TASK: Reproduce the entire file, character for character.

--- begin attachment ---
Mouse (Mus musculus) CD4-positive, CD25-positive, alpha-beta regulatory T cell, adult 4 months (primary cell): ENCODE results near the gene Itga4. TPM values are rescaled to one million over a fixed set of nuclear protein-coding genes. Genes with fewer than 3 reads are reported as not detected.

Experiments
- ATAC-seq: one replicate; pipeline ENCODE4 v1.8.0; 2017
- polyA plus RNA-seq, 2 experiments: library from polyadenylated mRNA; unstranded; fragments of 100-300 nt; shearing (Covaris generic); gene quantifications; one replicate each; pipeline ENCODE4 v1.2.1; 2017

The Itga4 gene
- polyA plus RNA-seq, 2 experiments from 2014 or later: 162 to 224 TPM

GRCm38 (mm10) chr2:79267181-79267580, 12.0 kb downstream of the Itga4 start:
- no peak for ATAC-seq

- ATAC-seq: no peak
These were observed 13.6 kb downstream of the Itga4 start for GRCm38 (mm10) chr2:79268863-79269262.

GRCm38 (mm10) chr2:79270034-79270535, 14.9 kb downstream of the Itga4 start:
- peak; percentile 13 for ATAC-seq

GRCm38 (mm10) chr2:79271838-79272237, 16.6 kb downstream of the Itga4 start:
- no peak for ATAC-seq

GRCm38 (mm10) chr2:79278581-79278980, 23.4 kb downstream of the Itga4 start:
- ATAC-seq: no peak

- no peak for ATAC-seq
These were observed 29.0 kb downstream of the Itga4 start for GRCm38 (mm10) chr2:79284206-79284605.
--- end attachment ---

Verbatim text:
Mouse (Mus musculus) CD4-positive, CD25-positive, alpha-beta regulatory T cell, adult 4 months (primary cell): ENCODE results near the gene Itga4. TPM values are rescaled to one million over a fixed set of nuclear protein-coding genes. Genes with fewer than 3 reads are reported as not detected.

Experiments
- ATAC-seq: one replicate; pipeline ENCODE4 v1.8.0; 2017
- polyA plus RNA-seq, 2 experiments: library from polyadenylated mRNA; unstranded; fragments of 100-300 nt; shearing (Covaris generic); gene quantifications; one replicate each; pipeline ENCODE4 v1.2.1; 2017

The Itga4 gene
- polyA plus RNA-seq, 2 experiments from 2014 or later: 162 to 224 TPM

GRCm38 (mm10) chr2:79267181-79267580, 12.0 kb downstream of the Itga4 start:
- no peak for ATAC-seq

- ATAC-seq: no peak
These were observed 13.6 kb downstream of the Itga4 start for GRCm38 (mm10) chr2:79268863-79269262.

GRCm38 (mm10) chr2:79270034-79270535, 14.9 kb downstream of the Itga4 start:
- peak; percentile 13 for ATAC-seq

GRCm38 (mm10) chr2:79271838-79272237, 16.6 kb downstream of the Itga4 start:
- no peak for ATAC-seq

GRCm38 (mm10) chr2:79278581-79278980, 23.4 kb downstream of the Itga4 start:
- ATAC-seq: no peak

- no peak for ATAC-seq
These were observed 29.0 kb downstream of the Itga4 start for GRCm38 (mm10) chr2:79284206-79284605.